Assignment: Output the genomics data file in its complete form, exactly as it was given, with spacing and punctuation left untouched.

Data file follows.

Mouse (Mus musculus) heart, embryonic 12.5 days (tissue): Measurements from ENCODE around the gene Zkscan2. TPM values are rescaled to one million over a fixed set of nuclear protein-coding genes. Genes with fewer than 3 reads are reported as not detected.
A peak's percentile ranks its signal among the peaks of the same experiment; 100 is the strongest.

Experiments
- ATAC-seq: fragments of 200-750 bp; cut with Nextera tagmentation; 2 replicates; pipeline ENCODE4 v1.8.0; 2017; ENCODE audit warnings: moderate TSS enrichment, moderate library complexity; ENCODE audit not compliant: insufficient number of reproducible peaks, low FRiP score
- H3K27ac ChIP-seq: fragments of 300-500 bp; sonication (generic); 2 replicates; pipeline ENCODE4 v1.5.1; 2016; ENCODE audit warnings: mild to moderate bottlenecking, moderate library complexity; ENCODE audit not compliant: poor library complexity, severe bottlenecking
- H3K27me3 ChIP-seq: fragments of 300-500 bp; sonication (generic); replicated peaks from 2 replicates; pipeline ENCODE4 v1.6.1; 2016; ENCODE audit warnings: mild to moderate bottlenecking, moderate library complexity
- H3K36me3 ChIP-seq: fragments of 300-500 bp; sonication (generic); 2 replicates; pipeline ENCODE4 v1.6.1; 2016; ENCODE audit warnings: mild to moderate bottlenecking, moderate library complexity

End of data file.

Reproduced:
Mouse (Mus musculus) heart, embryonic 12.5 days (tissue): Measurements from ENCODE around the gene Zkscan2. TPM values are rescaled to one million over a fixed set of nuclear protein-coding genes. Genes with fewer than 3 reads are reported as not detected.
A peak's percentile ranks its signal among the peaks of the same experiment; 100 is the strongest.

Experiments
- ATAC-seq: fragments of 200-750 bp; cut with Nextera tagmentation; 2 replicates; pipeline ENCODE4 v1.8.0; 2017; ENCODE audit warnings: moderate TSS enrichment, moderate library complexity; ENCODE audit not compliant: insufficient number of reproducible peaks, low FRiP score
- H3K27ac ChIP-seq: fragments of 300-500 bp; sonication (generic); 2 replicates; pipeline ENCODE4 v1.5.1; 2016; ENCODE audit warnings: mild to moderate bottlenecking, moderate library complexity; ENCODE audit not compliant: poor library complexity, severe bottlenecking
- H3K27me3 ChIP-seq: fragments of 300-500 bp; sonication (generic); replicated peaks from 2 replicates; pipeline ENCODE4 v1.6.1; 2016; ENCODE audit warnings: mild to moderate bottlenecking, moderate library complexity
- H3K36me3 ChIP-seq: fragments of 300-500 bp; sonication (generic); 2 replicates; pipeline ENCODE4 v1.6.1; 2016; ENCODE audit warnings: mild to moderate bottlenecking, moderate library complexity